Every once in a while there's a tech announcement that makes me do a double-take. Today's catastrophic announcement with Nokia and Microsoft? Nah. Fedora on IBM System z, now there's a puzzler.
The Fedora community is all about experimentation and cutting edge development, so it doesn't shock me to see it being ported to non-mainstream systems. But the news at the end of January that Fedora 14 is kicking on System z caught me by surprise. I mean, we've got IBM's heavy hitting mainframe that is meant for mission-critical workloads on one hand, and then Fedora on the other. All due respect to the Fedora community, but "mission critical" is not one of the terms that leaps to mind when I think Fedora. Nor is mainframe. What gives?
I asked Red Hat's Phil Knirsch about the project, and he had some good answers. The first question, who's actually doing the work on this thing? Knirsch says that the first port to System z (a.k.a. s390x) was done closely with IBM, and a company called Millenux with Oliver Paukstadt doing a lot of the work on the Millenux side.
Now? It's mostly Red Hat and IBM, says Knirsch. "There just aren't that many community engineers out there that have a System z in their basement to play around with. Also, most of the early problems and issues have been fixed over the past few years and were included in the related upstream projects, so the main work for us today is to make sure that all packages still properly build on System z and that all necessary installer, kernel, glibc and toolchain changes are also handled correctly. This is still a huge task, but thankfully we have very experienced people working on it."
No kidding most community members don't have a System z just lying around in the basement. Those things are pricey. So then, how's the rest of the Fedora community supposed to be tinkering with the System z port? What about a hosted machine from Fedora with access for contributors? Knirsch says that is "unfortunately out of our scope of budget for Fedora, so this is unlikely to happen in the foreseeable future." Instead, Knirsch suggests that developers use the Hercules Emulator to test Fedora or work on development.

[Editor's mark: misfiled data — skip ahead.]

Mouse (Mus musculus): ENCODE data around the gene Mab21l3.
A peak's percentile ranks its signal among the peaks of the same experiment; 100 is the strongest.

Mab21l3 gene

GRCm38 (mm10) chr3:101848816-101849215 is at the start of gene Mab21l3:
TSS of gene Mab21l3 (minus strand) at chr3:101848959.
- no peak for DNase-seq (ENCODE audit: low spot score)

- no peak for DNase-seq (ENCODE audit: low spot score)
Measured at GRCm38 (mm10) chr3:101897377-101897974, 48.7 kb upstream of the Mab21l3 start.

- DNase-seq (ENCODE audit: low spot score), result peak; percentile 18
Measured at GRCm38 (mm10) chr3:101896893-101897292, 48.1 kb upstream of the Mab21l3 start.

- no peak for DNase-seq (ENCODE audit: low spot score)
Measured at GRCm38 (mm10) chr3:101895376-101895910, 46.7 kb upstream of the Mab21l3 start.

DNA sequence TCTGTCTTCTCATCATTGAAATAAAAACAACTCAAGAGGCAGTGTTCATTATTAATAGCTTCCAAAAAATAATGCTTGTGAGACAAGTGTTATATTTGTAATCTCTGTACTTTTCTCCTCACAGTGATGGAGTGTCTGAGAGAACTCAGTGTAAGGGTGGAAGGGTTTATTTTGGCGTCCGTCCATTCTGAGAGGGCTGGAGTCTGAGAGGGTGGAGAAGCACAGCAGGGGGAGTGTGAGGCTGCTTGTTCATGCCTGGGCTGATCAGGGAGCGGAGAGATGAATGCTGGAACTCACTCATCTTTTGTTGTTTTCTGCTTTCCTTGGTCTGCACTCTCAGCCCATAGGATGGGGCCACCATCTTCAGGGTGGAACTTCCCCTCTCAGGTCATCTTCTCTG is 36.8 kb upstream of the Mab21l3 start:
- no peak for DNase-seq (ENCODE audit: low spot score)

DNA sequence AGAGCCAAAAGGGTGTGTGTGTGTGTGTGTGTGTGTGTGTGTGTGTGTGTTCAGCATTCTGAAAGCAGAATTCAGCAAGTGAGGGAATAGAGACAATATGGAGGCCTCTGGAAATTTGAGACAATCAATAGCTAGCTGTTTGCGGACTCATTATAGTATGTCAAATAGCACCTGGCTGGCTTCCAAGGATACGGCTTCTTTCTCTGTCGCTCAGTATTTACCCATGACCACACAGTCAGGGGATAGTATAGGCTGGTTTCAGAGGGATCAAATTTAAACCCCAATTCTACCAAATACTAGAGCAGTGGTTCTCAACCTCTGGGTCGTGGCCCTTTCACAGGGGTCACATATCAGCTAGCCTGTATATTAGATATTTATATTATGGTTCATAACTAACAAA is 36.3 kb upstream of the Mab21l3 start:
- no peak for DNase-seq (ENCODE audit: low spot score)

"We've made sure that the Fedora release on System z is installable in the hercules emulator. If you have a decent machine at home you can use that to emulate a System z and run Fedora. There are a few things that don't work yet in the emulator, but overall the environment is remarkably similar to a real System z and should be close enough to debug big endian issues or runtime problems and failures. The speed of the emulator on a modern quad core system is fast enough to do that in a reasonable amount of time."
He also notes that things have gotten easier since "most of the early problems and issues [on S/390] have been fixed over the past few years and were included in the related upstream projects." The main thing now, Knirsch says, is to make sure that the packages still build on System z, and that "all necessary installer, kernel, glibc and toolchain changes are also handled correctly."
The remaining question is why?. Fedora development moves fast. Releases come quickly, and are at the end-of-life within 13 months. That's not exactly a recipe for mainframe deployment. Knirsch says the use case for Fedora is "a tough question."
I am not sure I can give you a really satisfying answer. At Red Hat, it is clearly important from a future perspective as Fedora is our development platform for our next Red Hat Enterprise Linux releases, so we have a strong interest in having a working System z release on Fedora. Doing this in house would mean the same effort but without community feedback and involvement, and we've seen for many other architectures how important community feedback is.
Also, although System z is often seen as existing only for mission-critical deployments and production environments, there are cases where even on those big mainframes, companies want to evaluate something on Linux or do a pilot for a Linux environment. For these deployments, we've seen occasional requests for Fedora on System z.
It certainly is something for the highly interested engineers out there who want to give it a try on the hercules emulator to see how it works and get accustomed to it and fiddle around with it.
Note that this isn't the first time that Fedora has been available on System z — Fedora 6 ran on System z as well. There may also be hope for a resurgence of PowerPC as well. Knirsch says "As you might know, Power PC got moved to secondary arch status after Fedora 12, and we want to ensure that development for Power PC on Fedora continues as well. Luckily, we have a large existing community where members often have their own hardware to work, making it a lot easier to involve and collaborate with the community.
"We hope to announce some progress there soon, but right now it's still too early to give an ETA for the next release for Power PC on Fedora. Keep watching the Fedora Development mailing list for updates."
If you want to check in on the System z port, the relevant info is on the Fedora wiki.
Joe 'Zonker' Brockmeier is a freelance writer and editor with more than 10 years covering IT. Formerly the openSUSE Community Manager for Novell, Brockmeier is a longtime free and open source software advocate. He has written for many publications, including Linux Magazine, Sys Admin, Linux Pro Magazine, IBM developerWorks, Linux.com, CIO.com, Linux Weekly News, ZDNet, and many others.